Out and About – Week of August 1st

This week’s column is a continuation of last week’s, so back to the campsite.
Thursday, July 21, had a weather forecast of being extremely hot, with a chance of severe thunderstorms. I’m pretty sure that Mother Nature was at one time was a member of the military’s Delta Force. Delta Force has said, “You can run, but you can’t hide.” Early Thursday afternoon, Ma Nature found us and unleashed high winds and a torrential downpour. Before I had a chance to retract our awning, she had whipped the thing around and turned it into a main sail that would have moved a schooner at a speed of at least 40 knots. With the help of a fellow camper, I was able to get the arms of the awning positioned so that we only sustained minimal damage. My wife helped me get the awning repositioned after the storm had moved on. Dixie, our cat, slept through the whole ordeal. Speaking of Dixie, I mentioned a couple weeks ago, that our cat Dixie was preparing to cross the Rainbow Bridge. In reading this, I’m sure you’ve come to the conclusion that she is still with us. She’s never been much help, but she is a very important part of our family.
Back to our camping experience. Much like our everyday life at home, the week away passed quickly, but at a much more enjoyable and relaxed pace. Our final campfire was Friday evening, and it was as nice as the previous five evenings. With the heat and humidity of the week, we didn’t need the fire’s heat, but we sure did enjoy the beauty of the flames.
Because of being out of town, I was unable to visit Health TRAC during the week. To make up for the usual sweat down I receive in the sauna, I decided to wait until the heat of the day to break camp, hook the trailer to the motorhome, and finally load the car onto the trailer. I was successful at this attempt. My wife did the best she could as far as guiding me onto the trailer, but we discovered that we both need a few more tries before we’ll be able to accomplish the task in under an hour.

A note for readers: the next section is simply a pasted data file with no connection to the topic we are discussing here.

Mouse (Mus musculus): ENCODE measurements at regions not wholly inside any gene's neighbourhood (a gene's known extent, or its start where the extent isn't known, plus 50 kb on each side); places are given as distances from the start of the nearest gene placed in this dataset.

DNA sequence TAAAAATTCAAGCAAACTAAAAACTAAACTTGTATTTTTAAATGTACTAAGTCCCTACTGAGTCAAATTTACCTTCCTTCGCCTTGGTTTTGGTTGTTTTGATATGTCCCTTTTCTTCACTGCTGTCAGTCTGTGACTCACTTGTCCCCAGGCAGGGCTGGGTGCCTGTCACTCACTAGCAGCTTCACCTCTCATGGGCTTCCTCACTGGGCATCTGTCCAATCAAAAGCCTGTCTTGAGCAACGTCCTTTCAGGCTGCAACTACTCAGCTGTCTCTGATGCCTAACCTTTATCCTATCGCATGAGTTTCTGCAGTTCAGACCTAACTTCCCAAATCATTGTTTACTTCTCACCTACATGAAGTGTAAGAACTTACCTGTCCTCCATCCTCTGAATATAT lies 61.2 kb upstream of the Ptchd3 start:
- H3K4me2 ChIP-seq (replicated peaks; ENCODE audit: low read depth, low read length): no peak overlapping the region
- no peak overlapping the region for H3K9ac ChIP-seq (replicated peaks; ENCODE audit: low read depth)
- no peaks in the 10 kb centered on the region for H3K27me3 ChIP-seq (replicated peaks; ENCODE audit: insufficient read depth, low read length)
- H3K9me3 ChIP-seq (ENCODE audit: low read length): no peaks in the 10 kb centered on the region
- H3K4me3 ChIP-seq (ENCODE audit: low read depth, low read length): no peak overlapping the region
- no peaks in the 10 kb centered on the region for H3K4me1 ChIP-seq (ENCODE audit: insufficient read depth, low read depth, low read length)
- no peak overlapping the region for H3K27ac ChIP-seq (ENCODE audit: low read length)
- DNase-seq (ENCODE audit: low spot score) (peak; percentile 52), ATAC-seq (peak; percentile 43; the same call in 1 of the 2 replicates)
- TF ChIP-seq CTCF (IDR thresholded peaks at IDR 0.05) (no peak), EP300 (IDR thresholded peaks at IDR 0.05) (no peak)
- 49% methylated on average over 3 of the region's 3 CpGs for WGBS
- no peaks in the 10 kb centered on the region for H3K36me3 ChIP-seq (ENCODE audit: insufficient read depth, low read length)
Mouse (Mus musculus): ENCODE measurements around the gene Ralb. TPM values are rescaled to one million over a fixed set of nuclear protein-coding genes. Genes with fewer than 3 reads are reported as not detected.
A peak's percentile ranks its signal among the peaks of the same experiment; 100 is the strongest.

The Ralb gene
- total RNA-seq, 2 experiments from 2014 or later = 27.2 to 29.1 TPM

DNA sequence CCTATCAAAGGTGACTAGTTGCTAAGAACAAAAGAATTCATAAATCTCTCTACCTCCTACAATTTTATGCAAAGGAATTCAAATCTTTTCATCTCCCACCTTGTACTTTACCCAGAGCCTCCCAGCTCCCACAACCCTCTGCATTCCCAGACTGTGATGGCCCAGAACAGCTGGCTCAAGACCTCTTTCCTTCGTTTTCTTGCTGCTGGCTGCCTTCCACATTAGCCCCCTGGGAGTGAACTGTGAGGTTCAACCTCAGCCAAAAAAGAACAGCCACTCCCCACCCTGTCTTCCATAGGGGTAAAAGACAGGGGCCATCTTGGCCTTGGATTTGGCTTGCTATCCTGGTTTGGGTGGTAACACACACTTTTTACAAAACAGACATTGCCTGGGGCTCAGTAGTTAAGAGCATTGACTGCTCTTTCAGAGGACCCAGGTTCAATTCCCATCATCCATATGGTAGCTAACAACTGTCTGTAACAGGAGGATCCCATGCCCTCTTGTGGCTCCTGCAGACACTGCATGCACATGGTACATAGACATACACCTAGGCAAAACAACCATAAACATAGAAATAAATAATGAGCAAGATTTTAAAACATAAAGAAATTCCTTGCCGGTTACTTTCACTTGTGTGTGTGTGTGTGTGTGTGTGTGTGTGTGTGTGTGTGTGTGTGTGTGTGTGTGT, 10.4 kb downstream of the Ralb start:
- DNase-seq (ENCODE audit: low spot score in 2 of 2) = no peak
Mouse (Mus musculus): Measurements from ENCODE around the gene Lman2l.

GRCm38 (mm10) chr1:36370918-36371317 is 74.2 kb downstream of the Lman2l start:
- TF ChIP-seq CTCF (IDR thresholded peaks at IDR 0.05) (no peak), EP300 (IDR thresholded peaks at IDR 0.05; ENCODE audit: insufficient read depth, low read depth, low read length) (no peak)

Unlike a space shuttle returning to earth, returning home from a week of camping is not a big deal. However, it was great to pull into the driveway and notice that the house had not been damaged by any storm, and that the flowers had been properly watered and talked to. We have fantastic neighbors, who are always willing to help out whenever they can.
I hope that these last two columns haven’t bored any seasoned campers. I also hope that those of you who always spend your vacations at home might consider getting Out and About more often. Michigan has so much to offer when it comes to things to see and do as a family. Camping is one way in which we are forced to appreciate some of the comforts of home. Brushing your teeth with a limited amount of available water is one example. It’s also a great way to get to know your family a little better.
See you Out and About!

Submitted by Norm Stutesman

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